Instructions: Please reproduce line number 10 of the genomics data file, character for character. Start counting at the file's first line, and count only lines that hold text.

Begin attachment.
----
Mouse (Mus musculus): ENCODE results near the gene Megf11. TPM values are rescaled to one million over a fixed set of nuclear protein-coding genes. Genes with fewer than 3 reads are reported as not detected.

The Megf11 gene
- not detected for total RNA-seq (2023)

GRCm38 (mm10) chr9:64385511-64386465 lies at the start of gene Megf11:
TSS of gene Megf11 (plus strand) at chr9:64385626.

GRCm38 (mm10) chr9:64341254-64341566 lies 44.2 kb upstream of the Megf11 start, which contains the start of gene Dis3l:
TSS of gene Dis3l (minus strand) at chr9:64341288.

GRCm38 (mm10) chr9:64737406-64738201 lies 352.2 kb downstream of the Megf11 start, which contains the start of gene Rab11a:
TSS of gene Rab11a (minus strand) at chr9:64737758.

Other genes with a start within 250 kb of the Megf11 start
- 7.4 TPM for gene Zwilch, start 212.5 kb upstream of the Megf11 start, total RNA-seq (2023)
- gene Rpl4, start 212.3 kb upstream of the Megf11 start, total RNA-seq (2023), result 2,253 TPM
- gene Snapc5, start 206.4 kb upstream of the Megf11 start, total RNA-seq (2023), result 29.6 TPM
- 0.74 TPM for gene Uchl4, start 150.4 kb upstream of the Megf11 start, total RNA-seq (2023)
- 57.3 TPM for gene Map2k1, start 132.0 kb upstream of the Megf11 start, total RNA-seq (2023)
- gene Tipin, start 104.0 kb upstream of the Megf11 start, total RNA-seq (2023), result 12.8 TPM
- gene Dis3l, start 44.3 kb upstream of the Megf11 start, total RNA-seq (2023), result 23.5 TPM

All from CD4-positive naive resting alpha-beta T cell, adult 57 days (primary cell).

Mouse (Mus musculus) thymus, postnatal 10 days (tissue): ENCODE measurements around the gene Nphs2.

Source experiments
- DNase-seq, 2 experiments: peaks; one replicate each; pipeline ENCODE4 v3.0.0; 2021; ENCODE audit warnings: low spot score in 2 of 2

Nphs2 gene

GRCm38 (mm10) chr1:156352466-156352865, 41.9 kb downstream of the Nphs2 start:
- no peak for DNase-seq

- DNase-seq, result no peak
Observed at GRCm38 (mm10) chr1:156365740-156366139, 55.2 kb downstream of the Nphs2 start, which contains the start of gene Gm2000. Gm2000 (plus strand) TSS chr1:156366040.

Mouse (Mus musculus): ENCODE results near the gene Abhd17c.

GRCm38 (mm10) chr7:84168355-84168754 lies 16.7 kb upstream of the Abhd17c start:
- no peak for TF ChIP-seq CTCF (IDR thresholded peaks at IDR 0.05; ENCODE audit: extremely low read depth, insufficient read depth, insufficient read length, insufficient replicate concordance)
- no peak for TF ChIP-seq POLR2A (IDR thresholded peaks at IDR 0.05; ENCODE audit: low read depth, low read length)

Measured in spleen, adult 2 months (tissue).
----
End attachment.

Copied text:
Other genes with a start within 250 kb of the Megf11 start